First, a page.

Vertical Alignment or: How I Learned to Stop Worrying and Love the Bomb

What does Vertical Alignment mean and how exactly does it cause a Dr. Strangelove reference? Keep reading to find out, and trust me this is more about teachers than anything. Plus, anything that engenders a good laugh and also involves a young James Earl Jones is worth the nonsensical mention.

Stop Worrying and Love (The Bomb)

For the previous two years I’ve had the privilege of teaching at Clewiston Christian School (CCS), located in Clewiston, FL. Wonderful staff, exceptional administrators, and top notch students. Working at the school opened many professional, spiritual, and personal doors for me. Indeed, it is a workplace that felt more like a second home. One professionally enriching opportunity provided to me while at the school took place back in February of 2020.

CCS is a member of the Christian Schools of Palm Beach County (CSPBC) (@ChrSchPBC), an organization that brings together numerous schools across the county. CSPBC offers a staff development day, which includes a keynote speaker and workshops. The keynote speaker was Dave Weber (@dave_weber), and his words were all things engaging, enlightening, and emboldening. In short, he was the bomb.com.

After the morning address participants were dismissed to their workshops. Going into the development day I was not certain which workshop to attend, so as I was flipping through the listings and came across a topic described as “Vertical Alignment: Collaboration and Curriculum Development.” This immediately caught my eye, I’ve had a keen interest in teachers working together across grade levels and this fit right in. Yet still, I did not know exactly what to expect. Questions always linger before a workshop, like will this actually help me? Those things crossed my mind as I walked up the stairs to the meeting room.

As I walked into the meeting room I was greeted by the four presenting educators. At first it seemed odd to me that there would be four presenters, but as the session began I understood why and I also realized that if your going to be talking about collaboration then it would make sense to present collaboratively. The four presenters have worked together for several years at Berean Christian School (@bereanwpb), located in West Palm Beach, and they taught English Language Arts. Their group cohesion was obvious and admirable, it provided a glimpse into what a well functioning group should look like. Truly, I was thankful that I could listen to their presentation and I gleaned many nuggets.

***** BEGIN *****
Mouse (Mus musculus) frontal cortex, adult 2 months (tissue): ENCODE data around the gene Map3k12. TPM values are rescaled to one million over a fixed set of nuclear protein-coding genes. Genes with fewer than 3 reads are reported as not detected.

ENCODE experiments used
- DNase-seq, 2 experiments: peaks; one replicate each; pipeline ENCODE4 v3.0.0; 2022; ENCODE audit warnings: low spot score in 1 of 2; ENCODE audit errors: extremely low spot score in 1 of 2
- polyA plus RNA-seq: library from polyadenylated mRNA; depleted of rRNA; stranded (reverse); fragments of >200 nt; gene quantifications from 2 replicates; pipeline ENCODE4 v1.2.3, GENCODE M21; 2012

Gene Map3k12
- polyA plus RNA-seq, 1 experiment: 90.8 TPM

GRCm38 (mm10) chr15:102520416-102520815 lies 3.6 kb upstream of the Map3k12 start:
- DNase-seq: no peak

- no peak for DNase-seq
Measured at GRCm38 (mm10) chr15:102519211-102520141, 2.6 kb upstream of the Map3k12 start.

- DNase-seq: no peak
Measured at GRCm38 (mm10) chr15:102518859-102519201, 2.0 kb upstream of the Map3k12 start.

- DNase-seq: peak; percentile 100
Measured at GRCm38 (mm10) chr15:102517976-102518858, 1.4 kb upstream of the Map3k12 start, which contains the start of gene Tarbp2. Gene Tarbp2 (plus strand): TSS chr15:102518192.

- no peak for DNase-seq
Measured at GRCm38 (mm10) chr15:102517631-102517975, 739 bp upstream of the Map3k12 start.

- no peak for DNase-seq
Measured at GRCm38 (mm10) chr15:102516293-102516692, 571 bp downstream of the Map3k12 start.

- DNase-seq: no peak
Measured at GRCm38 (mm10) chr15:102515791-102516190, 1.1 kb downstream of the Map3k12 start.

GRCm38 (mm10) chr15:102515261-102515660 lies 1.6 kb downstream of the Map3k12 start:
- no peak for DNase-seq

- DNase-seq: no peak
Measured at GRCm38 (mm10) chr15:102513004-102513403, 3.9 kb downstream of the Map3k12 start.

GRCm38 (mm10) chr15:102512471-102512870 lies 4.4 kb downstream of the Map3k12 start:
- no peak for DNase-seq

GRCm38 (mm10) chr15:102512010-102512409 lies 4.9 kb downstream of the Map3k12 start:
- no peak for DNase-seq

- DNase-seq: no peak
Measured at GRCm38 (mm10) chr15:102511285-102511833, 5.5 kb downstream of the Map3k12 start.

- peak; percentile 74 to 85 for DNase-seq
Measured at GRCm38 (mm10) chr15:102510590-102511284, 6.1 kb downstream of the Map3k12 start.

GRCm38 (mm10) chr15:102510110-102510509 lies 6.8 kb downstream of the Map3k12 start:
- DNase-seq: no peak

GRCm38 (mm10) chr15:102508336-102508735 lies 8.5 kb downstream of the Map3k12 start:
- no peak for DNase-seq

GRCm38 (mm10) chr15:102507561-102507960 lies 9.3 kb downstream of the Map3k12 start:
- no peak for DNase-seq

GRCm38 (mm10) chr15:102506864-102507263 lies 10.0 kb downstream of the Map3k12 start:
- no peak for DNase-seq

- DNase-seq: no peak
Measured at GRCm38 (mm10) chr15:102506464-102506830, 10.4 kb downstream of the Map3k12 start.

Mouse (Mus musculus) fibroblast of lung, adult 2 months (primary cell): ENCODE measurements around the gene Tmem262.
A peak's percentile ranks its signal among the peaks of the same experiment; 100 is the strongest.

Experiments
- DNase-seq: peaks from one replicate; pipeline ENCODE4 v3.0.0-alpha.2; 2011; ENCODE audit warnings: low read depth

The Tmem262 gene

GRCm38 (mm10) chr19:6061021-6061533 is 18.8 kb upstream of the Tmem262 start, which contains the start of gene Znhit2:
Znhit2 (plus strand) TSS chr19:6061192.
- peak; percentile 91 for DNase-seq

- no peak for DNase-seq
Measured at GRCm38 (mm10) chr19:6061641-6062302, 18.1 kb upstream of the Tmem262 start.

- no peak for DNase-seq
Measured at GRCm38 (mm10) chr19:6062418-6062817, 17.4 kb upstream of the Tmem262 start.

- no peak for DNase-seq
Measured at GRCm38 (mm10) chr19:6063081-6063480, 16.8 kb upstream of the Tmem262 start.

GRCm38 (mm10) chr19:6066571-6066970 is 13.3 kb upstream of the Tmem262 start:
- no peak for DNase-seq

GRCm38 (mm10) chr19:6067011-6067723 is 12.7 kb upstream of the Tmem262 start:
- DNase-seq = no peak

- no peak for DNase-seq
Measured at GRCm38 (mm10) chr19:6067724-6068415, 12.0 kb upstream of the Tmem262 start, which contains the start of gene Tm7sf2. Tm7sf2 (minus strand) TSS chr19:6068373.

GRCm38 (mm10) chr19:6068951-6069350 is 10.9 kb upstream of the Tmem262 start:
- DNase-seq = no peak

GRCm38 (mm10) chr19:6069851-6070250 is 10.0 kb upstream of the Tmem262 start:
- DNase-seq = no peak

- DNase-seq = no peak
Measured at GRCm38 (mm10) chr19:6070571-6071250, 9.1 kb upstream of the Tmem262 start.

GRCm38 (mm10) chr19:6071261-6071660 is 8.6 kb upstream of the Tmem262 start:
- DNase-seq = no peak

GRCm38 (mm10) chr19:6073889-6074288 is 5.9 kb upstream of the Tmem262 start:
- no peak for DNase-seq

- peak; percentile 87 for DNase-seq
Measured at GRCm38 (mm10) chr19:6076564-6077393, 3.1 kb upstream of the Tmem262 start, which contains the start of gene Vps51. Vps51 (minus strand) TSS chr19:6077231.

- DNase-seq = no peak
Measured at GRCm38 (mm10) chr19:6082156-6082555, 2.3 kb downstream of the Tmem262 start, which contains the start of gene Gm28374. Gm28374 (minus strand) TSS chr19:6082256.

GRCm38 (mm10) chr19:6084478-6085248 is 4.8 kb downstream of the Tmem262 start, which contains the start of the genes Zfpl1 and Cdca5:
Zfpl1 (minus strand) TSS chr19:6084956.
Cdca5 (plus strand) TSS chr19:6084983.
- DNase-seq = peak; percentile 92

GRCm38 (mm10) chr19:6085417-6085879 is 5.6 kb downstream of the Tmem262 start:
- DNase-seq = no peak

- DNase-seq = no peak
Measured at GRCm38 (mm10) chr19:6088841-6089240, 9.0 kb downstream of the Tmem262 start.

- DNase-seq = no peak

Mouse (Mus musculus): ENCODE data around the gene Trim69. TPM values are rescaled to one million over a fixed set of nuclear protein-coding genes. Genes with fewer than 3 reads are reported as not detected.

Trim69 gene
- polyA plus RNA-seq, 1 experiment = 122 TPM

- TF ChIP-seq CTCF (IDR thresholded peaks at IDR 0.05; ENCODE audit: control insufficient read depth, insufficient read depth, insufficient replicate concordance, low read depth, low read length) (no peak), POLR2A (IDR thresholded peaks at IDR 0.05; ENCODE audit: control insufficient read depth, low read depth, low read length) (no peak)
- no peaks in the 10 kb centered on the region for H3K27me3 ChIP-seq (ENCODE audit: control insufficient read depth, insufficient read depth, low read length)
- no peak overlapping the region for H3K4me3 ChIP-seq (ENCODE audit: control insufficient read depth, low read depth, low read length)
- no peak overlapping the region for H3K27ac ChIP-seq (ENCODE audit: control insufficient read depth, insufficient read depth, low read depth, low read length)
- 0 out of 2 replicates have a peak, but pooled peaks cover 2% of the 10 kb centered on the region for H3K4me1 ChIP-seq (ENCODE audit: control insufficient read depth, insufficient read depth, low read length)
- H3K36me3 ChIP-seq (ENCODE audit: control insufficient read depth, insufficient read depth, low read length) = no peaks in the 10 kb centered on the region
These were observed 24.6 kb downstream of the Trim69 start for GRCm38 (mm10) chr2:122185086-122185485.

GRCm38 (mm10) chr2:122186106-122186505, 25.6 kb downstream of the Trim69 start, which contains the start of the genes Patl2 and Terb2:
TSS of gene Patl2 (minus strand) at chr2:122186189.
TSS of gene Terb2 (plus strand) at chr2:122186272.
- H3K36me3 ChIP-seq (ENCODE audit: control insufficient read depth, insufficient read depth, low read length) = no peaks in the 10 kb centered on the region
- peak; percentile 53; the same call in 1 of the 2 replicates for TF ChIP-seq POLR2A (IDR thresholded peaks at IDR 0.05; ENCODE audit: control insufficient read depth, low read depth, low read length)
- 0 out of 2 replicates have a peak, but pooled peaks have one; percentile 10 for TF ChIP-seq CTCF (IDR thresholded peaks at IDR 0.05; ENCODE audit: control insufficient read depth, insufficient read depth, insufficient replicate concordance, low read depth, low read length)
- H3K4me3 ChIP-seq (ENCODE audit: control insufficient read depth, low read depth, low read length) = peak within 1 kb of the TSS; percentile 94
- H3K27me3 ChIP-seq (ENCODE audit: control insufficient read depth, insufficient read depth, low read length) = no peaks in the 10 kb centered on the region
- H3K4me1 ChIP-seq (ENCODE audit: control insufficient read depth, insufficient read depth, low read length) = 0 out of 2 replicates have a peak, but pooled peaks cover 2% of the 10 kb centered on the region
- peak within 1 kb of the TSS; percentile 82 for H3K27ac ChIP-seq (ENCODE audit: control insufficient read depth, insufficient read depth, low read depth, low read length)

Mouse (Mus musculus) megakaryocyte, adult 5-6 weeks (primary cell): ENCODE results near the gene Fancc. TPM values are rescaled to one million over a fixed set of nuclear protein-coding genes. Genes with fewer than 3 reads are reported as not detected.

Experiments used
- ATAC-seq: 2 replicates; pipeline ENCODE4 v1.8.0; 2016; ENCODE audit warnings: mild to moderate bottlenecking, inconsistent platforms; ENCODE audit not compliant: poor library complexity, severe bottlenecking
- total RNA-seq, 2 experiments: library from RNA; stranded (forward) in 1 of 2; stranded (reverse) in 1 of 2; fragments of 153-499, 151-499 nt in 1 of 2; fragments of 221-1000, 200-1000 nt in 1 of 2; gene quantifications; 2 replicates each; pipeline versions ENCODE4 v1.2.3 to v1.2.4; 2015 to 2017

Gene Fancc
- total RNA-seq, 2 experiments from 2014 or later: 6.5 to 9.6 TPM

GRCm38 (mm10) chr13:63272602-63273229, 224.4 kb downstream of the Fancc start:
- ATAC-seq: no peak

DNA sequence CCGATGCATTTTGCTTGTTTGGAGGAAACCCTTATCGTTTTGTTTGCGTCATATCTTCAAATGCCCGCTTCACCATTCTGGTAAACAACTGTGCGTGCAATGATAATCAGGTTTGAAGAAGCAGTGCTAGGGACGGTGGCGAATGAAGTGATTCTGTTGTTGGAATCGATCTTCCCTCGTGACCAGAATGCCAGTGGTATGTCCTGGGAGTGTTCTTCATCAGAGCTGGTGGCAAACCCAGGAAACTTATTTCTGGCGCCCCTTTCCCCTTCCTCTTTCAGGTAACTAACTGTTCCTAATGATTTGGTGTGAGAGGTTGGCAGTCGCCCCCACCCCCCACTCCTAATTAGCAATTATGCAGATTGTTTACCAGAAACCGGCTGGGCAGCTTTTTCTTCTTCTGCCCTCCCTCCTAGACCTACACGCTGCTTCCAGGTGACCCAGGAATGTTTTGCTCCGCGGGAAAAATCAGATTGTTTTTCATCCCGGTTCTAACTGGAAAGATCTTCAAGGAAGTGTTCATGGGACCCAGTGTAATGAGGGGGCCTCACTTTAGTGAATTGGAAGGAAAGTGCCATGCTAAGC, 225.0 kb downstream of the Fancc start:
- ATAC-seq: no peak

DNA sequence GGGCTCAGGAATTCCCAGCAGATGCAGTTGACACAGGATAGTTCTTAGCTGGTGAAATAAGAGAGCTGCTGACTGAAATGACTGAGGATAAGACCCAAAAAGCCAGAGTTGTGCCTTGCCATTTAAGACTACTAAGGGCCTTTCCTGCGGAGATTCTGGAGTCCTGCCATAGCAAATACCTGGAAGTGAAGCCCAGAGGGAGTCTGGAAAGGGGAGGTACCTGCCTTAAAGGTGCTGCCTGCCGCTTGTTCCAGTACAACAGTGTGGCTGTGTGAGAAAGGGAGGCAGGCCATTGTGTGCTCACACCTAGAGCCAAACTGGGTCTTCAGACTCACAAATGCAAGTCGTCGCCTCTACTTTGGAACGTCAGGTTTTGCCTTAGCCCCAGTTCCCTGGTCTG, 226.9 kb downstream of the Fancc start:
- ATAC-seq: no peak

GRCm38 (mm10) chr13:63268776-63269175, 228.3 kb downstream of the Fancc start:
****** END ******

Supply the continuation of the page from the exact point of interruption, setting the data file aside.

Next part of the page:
Vertical Alignment – I Promise You’ll Want To Read This

Vertical alignment broadly speaking is the process of putting standards-based content in a consistent order from one grade to the next. As with all things education, vertical alignment is an ever evolving thing. Its a process more so than an end product. The educators from Berean had revealed to me a real life manifestation of a concept that had been in my mind for some time. To put it bluntly, they were doing what I had only imagined and I was taken by the notion of why. Why had I not thought of that? Why had I not started? Why was I waiting? I suppose you could call this inspiration. I am inspired by their efforts, which span years, and the effect of vertical alignment on their ability to effectively educate students from one grade level to the next.

During the process of studying for my M.S. in Educational Leadership I researched and wrote about what I had seen that day back in February. What I wrote contained more education jargon than I care to mention here, but it did not say much about the educators who presented that day. In fact, much in education leaves out the educators, and rather than rehash all the things that need to be done (salary for starters) for teachers that show how vital they are to society, I want to say thank you to the educators from that day.

Thank You, and You, and You, and You

Being that this posting is in late August, I know they are in the throws of school prep and student engagement. Spending time and energy one things that most will never see, and doing their job with genuine joy in spite of the new difficulties this year brings. I say thank you to them to inspiring me that day, and for their every day efforts. Without further adieu, the educator who help me understand vertical alignment and how teams of teachers can effectively work together:

  • Adrianna Gatlin
  • Sarah Stegall
  • Antoinette Earnhardt
  • Sheri Fyke

I have no doubt that these educators, and the many more like them in our country, are facing each new challenge with the knowledge that their work matters and with the reassurance that they have each others’ back.

My only regret is that not every teacher gets a thank you.

Maybe you can help?

UPDATE 8/25/20: After sending this blog post to the aforementioned educators I heard back that they had in fact published the labors of their efforts into a Language Arts Manual. It retails for $19.95 on Amazon, the cost is like a trip to the movies (or at least when theaters were open). I have ordered my copy. If you’re interested in what the process of vertical alignment can produce, then you’ll want a copy as well.

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